By Anantha Krishnan M
Express News Service
Bangalore: It's business hours as usual for the Indian Space Research Oragnisation (ISRO). The message amidst the mess, is to stay focused on immediate missions and not the madness orbiting them, thanks to the Devas-Antrix row. Warming up for a possible mid-March launch is PSLV-C19 carrying the Radar Imaging Satellite (RISAT-1).
Not cowed down by non-stop criticism and direct shelling by the scientific czars, ISRO Chairman K Radhakrishnan has made up his mind not to enter the boxing ring. “Our onus is on the next launch. So many critical technologies are being readied and I am moving forward in confidence. As I said earlier, only mission matters,” Radhakrishnan told Express.
“We are putting everything in place towards this launch. ISRO has a huge work culture that's inspiring. We have our peers to whom we look forward. They are our guiding lights. They advice us ahead of critical mission. All my team assemble in an auditorium to debate and question about various launch preparedness,” Radhakrishnan said.
According to him, the PSLV-C19 will be the 21st launch of PSLV and in this mission, the 'XL' version of PSLV with six strap-on motors (PSOM-XL) is used. “These strap-ons are larger than the ones used in PSLV 'standard' version. This will be the third launch of the 'XL' version of PSLV. The 44-metre tall PSLV-C19 will have a lift-off mass of about 320 tonnne and it will carry the RISAT-1 remote sensing satellite into orbit,” Radhakrishnan said, in the company of his two trusted lieutenants.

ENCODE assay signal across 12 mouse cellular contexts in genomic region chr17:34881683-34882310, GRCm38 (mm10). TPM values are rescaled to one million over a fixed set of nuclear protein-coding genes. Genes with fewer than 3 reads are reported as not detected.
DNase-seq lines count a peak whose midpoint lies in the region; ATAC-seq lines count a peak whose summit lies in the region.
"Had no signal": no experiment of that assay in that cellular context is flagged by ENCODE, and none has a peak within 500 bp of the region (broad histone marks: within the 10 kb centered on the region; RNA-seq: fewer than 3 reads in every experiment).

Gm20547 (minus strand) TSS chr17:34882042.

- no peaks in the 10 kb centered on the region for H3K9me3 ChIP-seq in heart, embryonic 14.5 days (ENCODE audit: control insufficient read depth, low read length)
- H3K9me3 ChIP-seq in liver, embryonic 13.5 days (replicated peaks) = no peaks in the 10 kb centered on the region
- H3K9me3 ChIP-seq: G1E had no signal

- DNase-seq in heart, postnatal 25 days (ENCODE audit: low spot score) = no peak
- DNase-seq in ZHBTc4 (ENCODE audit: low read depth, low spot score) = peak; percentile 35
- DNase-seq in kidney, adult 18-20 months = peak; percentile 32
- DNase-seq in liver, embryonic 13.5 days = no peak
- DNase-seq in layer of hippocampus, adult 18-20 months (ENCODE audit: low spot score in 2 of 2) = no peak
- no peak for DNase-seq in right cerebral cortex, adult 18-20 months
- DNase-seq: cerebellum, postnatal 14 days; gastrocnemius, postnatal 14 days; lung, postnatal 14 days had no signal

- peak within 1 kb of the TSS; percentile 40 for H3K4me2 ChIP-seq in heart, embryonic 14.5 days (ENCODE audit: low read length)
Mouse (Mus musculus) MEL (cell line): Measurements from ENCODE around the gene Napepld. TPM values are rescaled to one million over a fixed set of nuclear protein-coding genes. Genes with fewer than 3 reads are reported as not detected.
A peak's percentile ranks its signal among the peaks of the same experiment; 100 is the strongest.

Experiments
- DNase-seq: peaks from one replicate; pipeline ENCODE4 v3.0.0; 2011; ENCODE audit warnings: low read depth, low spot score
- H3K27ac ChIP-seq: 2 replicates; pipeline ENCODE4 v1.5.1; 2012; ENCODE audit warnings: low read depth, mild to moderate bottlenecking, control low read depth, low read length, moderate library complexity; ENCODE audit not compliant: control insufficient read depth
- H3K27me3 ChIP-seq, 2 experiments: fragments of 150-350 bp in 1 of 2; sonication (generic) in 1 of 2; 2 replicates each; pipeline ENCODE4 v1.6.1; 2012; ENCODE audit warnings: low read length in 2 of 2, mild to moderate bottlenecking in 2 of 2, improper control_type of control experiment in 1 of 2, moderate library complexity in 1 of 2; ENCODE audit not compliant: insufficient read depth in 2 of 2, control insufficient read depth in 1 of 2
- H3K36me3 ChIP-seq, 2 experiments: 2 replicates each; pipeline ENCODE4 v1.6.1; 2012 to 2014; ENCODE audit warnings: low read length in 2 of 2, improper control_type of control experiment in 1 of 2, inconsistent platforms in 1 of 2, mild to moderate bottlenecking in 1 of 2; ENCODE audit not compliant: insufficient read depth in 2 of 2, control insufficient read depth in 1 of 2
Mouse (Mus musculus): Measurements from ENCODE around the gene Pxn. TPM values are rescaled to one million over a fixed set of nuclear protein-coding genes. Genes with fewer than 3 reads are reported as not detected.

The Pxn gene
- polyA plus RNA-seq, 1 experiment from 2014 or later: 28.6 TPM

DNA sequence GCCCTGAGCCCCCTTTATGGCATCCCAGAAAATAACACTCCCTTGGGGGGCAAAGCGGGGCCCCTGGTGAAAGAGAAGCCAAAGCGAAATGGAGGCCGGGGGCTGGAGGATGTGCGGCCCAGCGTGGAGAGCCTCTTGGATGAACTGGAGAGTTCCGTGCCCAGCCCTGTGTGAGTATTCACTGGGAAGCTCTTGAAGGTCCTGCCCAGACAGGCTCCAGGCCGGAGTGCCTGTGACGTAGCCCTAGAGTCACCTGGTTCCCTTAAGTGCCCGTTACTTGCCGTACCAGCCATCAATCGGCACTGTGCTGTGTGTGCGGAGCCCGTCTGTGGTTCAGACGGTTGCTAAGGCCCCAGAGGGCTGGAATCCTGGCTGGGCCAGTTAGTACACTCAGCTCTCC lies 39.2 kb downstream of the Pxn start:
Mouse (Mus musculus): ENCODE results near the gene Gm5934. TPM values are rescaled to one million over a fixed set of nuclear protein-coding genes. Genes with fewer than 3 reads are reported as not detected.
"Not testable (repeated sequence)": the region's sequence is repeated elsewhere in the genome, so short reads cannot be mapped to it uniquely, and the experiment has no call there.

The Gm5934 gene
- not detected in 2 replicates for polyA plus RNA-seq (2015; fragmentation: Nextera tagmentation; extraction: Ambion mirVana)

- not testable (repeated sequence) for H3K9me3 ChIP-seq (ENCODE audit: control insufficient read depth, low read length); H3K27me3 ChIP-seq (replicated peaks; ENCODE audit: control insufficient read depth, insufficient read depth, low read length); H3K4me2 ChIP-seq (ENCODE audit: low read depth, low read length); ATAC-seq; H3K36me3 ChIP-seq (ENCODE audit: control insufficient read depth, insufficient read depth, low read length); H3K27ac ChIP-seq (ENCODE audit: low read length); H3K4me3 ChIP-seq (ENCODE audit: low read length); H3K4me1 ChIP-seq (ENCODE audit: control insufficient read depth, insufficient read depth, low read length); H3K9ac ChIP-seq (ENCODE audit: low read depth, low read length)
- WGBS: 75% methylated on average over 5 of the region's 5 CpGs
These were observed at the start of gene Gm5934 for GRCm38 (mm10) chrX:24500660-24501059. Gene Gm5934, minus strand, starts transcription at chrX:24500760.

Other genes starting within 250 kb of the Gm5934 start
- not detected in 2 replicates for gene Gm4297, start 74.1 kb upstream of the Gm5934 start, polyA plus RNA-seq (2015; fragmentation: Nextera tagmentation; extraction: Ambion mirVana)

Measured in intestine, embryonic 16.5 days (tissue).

The home-grown remote sensing satellite is capable of taking day and night images of Earth even under hostile weather conditions. “It will be one launch to watch as the disaster-management capabilities of India will increase immensely. Outsmarting the cloud-cover to take images will be a significant achievement, only a few nations can boast of. We are delighted about the prospects of this launch,” Radhakrishnan said.
The microwave remote sensing RISAT-1 carries a C-band Synthetic Aperture Radar (SAR) payload, operating at 5.35 GHz in multi-polarization and multi-resolution mode (ScanSAR, Strip and Spot modes) to provide images with coarse, fine and high spatial resolutions respectively.
“The SAR, being an active radar sensor, operating in the microwave region of electromagnetic spectrum, has the unique capability of imaging in all weather conditions. The SAR payload is based on an active phased array technology using transmit/receive (TR) modules, which would provide necessary electronic agility for achieving the multi-mode capability, providing spatial resolutions of one m to 50 m, and a swath of 10 to 240 km catering to multiple applications,” said an aide along with Radhakrishnan, who preferred not to be quoted.
The satellite weighs around 1851 kg and has the power handling capacity of 4.8 kW. The RISAT-1 will be launched into a 476 km orbit. “After three-axis attitude acquisition, the orbit will be raised to 536 km with 25 days repetitivity with an added advantage of 12 days inner cycle for CRS (Coarse Resolution ScanSAR) mode,” he said.
(Copyright@The New Indian Express)